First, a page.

Wednesday, 18 July 2012
As dedicated as I was, I thought I’d have a day off after the first two days of Frisbee. So I went to Osaka-jo (Osaka Castle). It was really interesting to see a non European style castle. The main castle keep is a multi-storey pagoda set on top of a pile of rocks. The inside of the castle holds the Osaka Castle Museum, with a few artefacts, pictures and the story of the Summer War, between two Japanese shoguns. They were having a sale on the ticket price so I went inside. Also I was really hot from walking through the gardens and the thought of air conditioning was appealing. The museum is kind of interesting but I’m glad I went so I could recommend to Barry not to bother spending his pennies on it. The outside of the castle and the surrounding grounds were better. But good air conditioning. And a few views of the city from the top.
Spent a few hours exploring the riverside and parks of the city before hopping an overnight bus to Kagoshima, about 12 hours south of Osaka by bus. I figured it was a night’s accommodation and if you’re travelling overnight it doesn’t make much difference whether it’s 6 hours leaving at midnight and arriving at 6am or 12 hours leaving earlier and arriving at 8am. I also chose Kagoshima because it was one of the few places in Japan that did not forecast rain and thunderstorms, there was a cool island with a volcano 15 minutes away and I had read that there was a campground near the visitor centre there.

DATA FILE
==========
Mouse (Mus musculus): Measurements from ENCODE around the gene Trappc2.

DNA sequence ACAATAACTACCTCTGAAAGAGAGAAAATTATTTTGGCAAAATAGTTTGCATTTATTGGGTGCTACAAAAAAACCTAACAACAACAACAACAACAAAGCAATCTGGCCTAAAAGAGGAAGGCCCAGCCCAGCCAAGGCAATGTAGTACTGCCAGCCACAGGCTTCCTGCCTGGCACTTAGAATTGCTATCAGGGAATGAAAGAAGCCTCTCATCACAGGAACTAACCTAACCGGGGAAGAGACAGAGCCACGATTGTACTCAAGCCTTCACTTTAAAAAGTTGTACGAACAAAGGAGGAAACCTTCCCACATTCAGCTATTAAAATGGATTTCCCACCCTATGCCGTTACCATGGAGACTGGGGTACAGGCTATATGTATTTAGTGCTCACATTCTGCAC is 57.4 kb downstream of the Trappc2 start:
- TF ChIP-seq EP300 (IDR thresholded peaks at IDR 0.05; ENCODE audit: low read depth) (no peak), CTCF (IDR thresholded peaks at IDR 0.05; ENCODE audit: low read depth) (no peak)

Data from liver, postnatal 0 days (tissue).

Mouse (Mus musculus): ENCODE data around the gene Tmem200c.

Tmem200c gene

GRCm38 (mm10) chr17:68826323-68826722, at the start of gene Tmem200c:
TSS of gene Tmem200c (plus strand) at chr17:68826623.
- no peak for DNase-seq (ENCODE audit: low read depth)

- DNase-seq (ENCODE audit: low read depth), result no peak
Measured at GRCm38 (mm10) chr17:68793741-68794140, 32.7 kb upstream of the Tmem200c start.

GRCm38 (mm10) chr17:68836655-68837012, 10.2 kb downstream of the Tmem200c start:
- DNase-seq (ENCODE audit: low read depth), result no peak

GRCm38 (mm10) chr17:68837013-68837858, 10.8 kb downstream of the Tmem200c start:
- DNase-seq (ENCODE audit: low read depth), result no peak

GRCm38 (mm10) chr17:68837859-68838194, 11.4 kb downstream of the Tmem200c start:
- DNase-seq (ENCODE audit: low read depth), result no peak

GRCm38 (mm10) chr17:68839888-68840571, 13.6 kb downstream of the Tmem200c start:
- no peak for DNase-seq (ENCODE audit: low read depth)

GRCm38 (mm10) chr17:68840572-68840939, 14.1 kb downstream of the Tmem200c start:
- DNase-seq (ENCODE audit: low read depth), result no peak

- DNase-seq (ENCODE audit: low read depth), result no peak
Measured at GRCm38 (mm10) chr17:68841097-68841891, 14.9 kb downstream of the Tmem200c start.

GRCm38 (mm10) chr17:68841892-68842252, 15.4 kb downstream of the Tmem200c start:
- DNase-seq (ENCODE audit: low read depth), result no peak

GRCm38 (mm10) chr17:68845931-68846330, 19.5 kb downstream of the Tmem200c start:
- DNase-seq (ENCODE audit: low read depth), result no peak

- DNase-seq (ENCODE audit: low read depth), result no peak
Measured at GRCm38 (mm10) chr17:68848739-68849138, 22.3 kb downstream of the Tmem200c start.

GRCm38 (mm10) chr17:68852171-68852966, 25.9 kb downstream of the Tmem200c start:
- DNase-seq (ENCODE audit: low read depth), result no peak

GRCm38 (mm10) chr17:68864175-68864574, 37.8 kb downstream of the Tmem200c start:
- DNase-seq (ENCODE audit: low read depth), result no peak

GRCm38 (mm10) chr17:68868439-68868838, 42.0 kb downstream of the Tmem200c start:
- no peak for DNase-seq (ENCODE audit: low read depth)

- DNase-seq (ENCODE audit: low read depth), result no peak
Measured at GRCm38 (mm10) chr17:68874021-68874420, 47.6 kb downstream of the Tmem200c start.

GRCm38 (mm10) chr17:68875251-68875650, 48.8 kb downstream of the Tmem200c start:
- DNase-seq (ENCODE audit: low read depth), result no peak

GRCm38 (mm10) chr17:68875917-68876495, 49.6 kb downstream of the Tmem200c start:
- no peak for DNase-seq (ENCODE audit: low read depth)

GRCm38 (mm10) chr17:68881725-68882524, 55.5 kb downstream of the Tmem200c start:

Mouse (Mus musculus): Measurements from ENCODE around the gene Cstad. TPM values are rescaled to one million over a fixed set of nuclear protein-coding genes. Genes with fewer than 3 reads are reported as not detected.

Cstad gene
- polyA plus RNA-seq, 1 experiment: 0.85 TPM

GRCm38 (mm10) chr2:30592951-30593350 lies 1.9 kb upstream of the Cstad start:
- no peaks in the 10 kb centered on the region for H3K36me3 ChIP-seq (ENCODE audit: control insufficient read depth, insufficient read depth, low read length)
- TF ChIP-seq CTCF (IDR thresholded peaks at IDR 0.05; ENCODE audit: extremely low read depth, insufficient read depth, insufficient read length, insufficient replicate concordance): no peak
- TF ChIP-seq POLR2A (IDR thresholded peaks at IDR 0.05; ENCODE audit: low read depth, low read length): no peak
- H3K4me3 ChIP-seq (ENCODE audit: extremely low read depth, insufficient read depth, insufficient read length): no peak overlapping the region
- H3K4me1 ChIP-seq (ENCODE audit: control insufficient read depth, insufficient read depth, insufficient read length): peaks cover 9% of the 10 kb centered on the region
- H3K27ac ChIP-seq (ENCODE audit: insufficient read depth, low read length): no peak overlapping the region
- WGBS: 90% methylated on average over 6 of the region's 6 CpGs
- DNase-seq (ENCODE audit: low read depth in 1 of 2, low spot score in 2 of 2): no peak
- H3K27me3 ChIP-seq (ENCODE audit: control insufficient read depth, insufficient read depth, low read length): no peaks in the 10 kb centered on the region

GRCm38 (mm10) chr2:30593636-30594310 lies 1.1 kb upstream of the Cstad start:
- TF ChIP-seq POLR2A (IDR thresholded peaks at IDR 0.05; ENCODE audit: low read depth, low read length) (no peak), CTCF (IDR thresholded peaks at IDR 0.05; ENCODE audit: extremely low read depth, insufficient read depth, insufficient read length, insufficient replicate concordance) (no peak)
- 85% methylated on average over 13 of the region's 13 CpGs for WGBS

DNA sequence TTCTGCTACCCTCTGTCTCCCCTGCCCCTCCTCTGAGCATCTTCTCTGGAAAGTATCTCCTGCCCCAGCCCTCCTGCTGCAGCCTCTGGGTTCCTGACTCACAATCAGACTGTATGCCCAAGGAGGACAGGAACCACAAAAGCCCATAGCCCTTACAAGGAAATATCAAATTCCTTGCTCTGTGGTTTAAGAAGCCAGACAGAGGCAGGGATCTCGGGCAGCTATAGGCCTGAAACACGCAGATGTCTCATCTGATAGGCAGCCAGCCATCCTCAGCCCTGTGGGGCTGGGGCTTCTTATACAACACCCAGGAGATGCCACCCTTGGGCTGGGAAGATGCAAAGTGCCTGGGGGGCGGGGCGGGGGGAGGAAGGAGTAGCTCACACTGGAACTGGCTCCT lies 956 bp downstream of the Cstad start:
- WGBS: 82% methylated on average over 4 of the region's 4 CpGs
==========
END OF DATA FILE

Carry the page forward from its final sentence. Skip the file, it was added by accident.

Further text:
I arrived at 8am after managing a good few hours of sleep. It was raining. A lot. I took the ferry over to Sakurajima with my fingers crossed for a change in the weather across the water. I was wrong. It was harder than ever. As I had dragged the tent and roll mat across the country I was determined to camp so I slogged my way through gushing water to the visitor centre. There was no camp ground. Thanks Lonely Planet, wrong again. So I walked around looking for a place to wild camp. Then I waited under the shelter of the visitor centre to ask them when they opened. The rain got heaver and there was lots of thunder and lightning. I have heard the loudest thunder here in Japan. The storm the other night sounded like it was in our room.
More thunder. Or maybe that was the rumble of the volcano. A display in the visitor centre said that Sakurajima had had 732 eruptions so far this year, 615 of which were considered big eruptions, strong enough to cause some level of earthquake. The whole island is essentially a volcano. In 1914 villages and nearby islands were buried under the lava flow. Lava flow also joined the island to the mainland. You can now see fields of lava rock and the regeneration that starts to occur 50 years after an eruption of that magnitude.
Full of other information, the visitor centre could not tell me where to camp. More rain. More thunder. More lightning.
I stayed in the youth hostel.